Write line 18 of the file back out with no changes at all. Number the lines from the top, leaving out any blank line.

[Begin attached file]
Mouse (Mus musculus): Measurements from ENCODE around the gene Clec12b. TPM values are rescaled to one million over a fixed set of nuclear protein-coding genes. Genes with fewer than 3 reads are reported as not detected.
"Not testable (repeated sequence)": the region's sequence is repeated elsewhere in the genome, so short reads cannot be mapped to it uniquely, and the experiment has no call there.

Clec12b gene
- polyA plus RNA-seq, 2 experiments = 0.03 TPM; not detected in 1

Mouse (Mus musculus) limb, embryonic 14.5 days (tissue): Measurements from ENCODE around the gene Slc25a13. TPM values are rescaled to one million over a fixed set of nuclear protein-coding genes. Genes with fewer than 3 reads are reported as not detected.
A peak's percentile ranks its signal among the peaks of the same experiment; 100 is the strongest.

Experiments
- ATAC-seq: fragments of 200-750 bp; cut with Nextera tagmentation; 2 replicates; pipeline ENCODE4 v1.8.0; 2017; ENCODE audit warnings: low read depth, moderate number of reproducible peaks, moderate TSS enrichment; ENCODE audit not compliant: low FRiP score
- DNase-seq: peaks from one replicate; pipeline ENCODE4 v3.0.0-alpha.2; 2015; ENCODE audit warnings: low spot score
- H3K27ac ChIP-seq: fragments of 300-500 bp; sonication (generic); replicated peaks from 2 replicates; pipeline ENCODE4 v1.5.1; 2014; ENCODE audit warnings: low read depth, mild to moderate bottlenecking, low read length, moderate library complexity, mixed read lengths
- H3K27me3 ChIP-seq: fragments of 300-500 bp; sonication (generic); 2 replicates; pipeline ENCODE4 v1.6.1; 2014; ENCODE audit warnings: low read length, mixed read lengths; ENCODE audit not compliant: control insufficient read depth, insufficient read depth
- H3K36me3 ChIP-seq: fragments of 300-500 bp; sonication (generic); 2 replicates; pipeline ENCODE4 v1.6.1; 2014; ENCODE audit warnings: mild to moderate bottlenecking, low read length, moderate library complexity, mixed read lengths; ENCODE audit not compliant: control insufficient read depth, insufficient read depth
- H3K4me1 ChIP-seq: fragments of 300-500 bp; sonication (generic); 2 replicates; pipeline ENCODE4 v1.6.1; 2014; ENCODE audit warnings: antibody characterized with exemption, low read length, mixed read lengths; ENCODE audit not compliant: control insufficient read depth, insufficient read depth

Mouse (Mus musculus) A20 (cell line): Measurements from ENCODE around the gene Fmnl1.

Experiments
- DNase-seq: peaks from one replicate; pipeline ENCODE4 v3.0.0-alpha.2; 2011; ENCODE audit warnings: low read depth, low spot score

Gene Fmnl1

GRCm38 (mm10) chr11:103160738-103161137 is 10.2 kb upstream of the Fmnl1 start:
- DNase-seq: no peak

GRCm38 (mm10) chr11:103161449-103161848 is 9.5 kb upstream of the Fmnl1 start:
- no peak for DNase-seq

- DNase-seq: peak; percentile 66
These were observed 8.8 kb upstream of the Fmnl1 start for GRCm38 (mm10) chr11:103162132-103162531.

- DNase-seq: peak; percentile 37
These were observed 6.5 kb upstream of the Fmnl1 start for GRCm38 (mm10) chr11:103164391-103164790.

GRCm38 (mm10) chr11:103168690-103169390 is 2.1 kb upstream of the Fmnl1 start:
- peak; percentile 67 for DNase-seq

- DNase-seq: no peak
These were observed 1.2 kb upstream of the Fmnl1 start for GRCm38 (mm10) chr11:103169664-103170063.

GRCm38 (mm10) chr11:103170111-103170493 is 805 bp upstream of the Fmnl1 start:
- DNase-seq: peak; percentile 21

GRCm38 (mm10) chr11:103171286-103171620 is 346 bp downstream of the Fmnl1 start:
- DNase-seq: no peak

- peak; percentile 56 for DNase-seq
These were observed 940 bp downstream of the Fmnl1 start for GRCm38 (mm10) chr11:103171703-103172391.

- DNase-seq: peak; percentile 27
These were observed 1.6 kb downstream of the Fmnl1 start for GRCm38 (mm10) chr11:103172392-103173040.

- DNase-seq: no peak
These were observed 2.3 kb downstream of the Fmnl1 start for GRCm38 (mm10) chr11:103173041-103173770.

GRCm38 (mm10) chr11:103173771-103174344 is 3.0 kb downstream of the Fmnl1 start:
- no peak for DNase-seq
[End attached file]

GRCm38 (mm10) chr11:103160738-103161137 is 10.2 kb upstream of the Fmnl1 start: